These Primula veris under the ‘Thérèse Bugnet’ roses are exposed now but will be shaded from summer heat by the leafed-out branches.
These are the same crocuses as in the previous entry, but in a different light, giving them richer, bluer colour.
Click to enlarge!
The new sculpture is not impressed. “Call this a garden?”
In the alpine pan, up come some eager shoots of what I guess may be Dodecatheon pulchellum, from seeds labelled Primula pulchella.
Still just this one Primula in flower. There will be more in another day or two, and then it will be possible to start hand-pollinating. The dust on the petals is likely pollen from the neighbour’s silver leaf poplars.
To the alpine bed now, and a better look at the Colchicum/Bulbocodium.
This bulb hasn’t increased, and this could be its last year if I don’t move it.
And then came snow. This Draba (aizoides?) has needle-edged succulent foliage and, soon to open, blaring yellow cruciform flowers, much like you’d see on a mustard or canola plant, its Cruciferae kin.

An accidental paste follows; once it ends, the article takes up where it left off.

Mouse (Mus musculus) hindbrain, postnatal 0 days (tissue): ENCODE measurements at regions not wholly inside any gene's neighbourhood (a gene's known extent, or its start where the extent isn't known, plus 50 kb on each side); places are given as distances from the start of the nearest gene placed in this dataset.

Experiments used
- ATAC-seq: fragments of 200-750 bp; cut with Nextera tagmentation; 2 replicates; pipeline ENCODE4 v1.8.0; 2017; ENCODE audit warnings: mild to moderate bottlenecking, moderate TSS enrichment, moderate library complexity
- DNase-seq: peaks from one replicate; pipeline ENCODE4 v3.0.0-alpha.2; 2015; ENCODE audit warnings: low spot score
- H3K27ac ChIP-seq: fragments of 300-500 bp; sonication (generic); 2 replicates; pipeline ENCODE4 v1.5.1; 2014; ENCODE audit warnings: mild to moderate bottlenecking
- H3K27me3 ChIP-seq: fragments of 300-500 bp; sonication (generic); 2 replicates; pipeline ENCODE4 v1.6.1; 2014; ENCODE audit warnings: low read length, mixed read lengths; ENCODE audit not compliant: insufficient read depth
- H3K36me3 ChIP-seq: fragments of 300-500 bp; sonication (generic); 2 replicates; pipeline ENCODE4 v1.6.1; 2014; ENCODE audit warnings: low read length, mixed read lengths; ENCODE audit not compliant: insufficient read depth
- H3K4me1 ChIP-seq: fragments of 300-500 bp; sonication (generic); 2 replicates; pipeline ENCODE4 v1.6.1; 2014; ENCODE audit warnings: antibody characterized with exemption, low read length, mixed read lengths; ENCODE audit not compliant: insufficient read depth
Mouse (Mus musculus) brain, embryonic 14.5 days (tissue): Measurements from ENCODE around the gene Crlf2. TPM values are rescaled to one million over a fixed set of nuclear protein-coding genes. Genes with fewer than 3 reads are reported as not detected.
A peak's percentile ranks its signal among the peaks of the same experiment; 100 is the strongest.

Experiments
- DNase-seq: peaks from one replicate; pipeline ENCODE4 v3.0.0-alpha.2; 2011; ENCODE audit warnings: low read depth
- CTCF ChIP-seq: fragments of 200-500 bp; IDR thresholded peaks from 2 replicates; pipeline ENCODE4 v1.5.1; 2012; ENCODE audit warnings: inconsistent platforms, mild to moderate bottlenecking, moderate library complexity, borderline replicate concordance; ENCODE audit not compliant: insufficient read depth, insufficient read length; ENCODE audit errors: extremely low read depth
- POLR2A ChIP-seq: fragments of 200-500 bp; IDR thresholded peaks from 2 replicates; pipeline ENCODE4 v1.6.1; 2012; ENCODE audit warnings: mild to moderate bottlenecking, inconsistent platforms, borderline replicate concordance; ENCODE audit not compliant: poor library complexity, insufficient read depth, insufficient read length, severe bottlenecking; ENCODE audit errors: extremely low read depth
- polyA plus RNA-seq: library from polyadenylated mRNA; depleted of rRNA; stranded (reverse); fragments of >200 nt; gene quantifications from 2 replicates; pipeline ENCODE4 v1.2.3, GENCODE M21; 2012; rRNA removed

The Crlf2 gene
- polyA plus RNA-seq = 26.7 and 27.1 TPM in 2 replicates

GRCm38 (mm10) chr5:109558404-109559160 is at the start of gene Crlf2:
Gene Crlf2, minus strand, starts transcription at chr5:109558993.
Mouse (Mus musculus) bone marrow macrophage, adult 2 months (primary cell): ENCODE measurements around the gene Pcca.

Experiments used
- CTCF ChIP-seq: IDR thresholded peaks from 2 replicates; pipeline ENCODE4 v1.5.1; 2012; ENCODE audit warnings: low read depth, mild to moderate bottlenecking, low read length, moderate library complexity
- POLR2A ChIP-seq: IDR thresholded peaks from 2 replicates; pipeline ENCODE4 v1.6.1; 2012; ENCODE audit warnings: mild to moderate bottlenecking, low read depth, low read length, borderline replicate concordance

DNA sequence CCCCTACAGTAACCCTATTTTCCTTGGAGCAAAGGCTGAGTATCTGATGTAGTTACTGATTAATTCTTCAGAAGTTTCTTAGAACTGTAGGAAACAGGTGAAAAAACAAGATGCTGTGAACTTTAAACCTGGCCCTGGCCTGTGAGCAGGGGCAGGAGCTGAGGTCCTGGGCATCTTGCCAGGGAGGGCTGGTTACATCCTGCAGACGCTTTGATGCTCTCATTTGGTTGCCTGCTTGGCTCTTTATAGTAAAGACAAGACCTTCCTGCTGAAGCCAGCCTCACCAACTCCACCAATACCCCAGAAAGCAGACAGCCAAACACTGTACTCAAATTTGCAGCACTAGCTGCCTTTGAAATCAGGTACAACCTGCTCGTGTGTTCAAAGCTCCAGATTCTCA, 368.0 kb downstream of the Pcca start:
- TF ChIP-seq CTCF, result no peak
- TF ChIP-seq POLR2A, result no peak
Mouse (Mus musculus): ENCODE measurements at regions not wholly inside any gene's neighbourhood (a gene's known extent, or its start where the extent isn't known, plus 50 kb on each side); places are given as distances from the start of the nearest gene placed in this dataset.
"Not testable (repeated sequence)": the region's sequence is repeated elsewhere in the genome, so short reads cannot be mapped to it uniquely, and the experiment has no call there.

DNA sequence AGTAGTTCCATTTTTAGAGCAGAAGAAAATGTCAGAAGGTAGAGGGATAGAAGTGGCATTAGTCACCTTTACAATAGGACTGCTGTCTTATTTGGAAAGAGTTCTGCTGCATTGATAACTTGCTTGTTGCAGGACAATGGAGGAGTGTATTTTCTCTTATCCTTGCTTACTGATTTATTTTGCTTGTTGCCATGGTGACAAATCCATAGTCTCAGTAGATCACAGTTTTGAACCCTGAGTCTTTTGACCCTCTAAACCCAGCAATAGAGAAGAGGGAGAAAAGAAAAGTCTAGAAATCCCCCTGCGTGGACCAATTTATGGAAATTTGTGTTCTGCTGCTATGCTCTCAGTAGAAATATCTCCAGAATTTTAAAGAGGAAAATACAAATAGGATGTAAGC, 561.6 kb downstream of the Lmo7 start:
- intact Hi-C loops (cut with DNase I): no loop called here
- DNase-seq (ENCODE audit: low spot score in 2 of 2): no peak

Another little crocus.
And the Colchicum again.
This Primula is a hybrid, I think, of P marginata and P latifolia. It looks set to bloom earlier than either of its species parents.
This is ideal spring weather for these alpine Primulas.
These seedlings, Tulipa (in front) and Fritillaria (behind), are beginning their third spring. At the end of this summer, I will move the little bulbs out of the tray and into the garden.
A garden auricula, one of a hundred or so that will begin flowering in about a week.
And we are back under the rose bushes (a few days later) with the Primula veris and daffodils.